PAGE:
Ultrasound shows potential to overcome effects of aging and dementia
Ultrasound can overcome some of the detrimental effects of aging and dementia without the need to cross the blood-brain barrier, Queensland Brain Institute researchers have found.
Professor Jürgen Götz led a multidisciplinary team at QBI’s Clem Jones Centre for Ageing Dementia Research who showed low-intensity ultrasound effectively restored cognition without opening the barrier in mice models.
The findings provide a potential new avenue for the non-invasive technology and will help clinicians tailor medical treatments that consider an individual’s disease progression and cognitive decline.
Historically, we have been using ultrasound together with small gas-filled bubbles to open the almost-impenetrable blood-brain barrier and get therapeutics from the bloodstream into the brain.”
Professor Jürgen Götz, Queensland Brain Institute
“The entire research team was surprised by the remarkable restoration in cognition,” he said.
“We conclude therapeutic ultrasound is a non-invasive way to enhance cognition in the elderly.”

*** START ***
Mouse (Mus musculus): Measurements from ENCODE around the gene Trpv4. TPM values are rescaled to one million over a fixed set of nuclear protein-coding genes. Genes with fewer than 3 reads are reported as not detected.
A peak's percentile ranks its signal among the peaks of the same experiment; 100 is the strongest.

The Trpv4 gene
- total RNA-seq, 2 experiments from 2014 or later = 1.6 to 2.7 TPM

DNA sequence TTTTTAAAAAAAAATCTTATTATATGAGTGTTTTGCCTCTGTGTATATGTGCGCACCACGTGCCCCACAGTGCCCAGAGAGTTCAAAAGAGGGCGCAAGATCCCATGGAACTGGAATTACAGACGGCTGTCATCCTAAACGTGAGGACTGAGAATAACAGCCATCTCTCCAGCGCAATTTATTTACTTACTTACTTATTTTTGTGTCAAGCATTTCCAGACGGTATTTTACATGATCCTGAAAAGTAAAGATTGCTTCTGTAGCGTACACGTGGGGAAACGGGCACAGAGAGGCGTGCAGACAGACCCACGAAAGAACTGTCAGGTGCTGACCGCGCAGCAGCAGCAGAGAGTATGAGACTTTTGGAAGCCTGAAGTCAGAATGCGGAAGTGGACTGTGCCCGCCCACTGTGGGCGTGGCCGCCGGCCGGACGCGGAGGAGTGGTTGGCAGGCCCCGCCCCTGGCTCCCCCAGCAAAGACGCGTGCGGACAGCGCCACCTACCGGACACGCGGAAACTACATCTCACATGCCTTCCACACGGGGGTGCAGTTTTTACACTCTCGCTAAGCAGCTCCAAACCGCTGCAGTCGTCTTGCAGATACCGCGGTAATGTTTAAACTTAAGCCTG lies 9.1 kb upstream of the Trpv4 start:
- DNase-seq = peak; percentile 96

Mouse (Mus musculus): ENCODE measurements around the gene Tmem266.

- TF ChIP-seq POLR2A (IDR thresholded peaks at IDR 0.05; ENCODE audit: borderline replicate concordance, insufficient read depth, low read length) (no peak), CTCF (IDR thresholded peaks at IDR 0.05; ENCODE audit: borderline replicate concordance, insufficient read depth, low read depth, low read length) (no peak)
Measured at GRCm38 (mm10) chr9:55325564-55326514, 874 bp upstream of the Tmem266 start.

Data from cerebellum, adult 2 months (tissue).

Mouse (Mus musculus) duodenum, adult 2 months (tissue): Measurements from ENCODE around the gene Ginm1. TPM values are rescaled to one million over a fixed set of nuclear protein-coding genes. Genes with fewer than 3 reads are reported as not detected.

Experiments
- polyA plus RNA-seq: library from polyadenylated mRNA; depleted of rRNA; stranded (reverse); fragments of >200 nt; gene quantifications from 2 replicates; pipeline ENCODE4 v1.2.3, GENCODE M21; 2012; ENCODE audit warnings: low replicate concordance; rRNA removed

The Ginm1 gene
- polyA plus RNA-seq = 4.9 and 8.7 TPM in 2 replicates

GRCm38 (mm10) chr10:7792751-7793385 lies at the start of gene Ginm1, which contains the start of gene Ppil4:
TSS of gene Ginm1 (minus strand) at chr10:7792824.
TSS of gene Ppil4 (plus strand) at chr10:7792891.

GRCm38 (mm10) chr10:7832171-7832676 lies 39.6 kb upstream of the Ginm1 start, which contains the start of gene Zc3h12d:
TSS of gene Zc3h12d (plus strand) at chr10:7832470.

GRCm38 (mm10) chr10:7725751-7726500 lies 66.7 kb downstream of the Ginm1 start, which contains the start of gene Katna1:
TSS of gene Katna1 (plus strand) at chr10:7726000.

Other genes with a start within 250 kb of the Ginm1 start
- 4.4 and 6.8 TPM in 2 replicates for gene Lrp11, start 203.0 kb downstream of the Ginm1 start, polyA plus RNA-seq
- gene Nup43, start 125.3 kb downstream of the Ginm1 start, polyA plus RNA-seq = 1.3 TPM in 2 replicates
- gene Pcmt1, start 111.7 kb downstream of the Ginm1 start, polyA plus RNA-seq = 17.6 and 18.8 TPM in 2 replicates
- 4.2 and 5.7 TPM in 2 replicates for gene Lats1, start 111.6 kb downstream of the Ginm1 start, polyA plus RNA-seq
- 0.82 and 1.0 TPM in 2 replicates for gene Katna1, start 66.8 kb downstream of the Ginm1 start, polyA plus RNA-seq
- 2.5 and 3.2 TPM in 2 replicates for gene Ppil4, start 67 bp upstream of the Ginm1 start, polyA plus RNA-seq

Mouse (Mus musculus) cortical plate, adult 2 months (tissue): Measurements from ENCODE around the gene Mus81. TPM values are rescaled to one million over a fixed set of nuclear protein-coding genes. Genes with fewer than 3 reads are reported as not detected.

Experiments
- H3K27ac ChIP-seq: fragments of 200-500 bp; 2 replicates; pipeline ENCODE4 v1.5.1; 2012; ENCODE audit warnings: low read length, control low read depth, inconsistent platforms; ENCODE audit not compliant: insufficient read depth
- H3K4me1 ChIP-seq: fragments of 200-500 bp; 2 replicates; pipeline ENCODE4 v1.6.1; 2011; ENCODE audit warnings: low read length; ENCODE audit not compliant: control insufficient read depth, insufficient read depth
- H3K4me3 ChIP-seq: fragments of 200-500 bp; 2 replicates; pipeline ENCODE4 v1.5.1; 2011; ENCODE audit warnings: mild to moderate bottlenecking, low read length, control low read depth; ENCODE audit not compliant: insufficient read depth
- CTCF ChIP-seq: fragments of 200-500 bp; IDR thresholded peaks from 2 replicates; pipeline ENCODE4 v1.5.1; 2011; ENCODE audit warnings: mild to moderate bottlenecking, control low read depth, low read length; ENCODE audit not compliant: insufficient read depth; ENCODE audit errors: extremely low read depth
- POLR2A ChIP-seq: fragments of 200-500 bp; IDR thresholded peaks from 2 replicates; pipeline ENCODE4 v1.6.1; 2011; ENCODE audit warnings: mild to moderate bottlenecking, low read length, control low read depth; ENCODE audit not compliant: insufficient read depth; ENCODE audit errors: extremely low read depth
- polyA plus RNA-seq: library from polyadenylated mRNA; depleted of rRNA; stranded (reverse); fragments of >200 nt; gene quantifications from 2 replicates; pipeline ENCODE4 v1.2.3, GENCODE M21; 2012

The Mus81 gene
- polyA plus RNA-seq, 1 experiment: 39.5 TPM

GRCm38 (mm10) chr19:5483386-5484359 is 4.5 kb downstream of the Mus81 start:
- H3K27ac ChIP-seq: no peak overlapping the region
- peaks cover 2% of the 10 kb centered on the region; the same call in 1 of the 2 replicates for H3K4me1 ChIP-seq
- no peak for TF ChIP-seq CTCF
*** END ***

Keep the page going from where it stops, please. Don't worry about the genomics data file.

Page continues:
Aging is associated with impaired cognition and a reduction in the learning induced plasticity of the signalling between neurons called long-term potentiation (LTP).
Professor Götz said the brain was “not particularly accessible”, but ultrasound provided a tool for overcoming challenges like the blood-brain barrier.
“Using ultrasound could enhance cognition independently of clearing amyloid and tau, which form plaques and tangles in people with Alzheimer’s disease,” he said.
“Microbubbles will continue to be used in combination with ultrasound in ongoing Alzheimer’s research.”
In England it is estimated that around 676,000 people have dementia. In the whole of the UK, the number of people with dementia is estimated at 850,000. Dementia mainly affects older people, and after the age of 65, the likelihood of developing dementia roughly doubles every five years.
Previous research has shown the long-term safety of ultrasound technology and that pathological changes and cognitive deficits could be improved by using ultrasound to treat Alzheimer’s disease.
Professor Götz said there were still questions about the differences between normal “physiological” aging and the “pathological” aging that happens in Alzheimer’s disease.
Professor Götz’s research team aims to understand how brain diseases begin and their progression at molecular and cellular levels in the hope of ultimately developing therapies.
The research has been published in Nature journal Molecular Psychiatry.
Original article posted here in News Medical Life Sciences.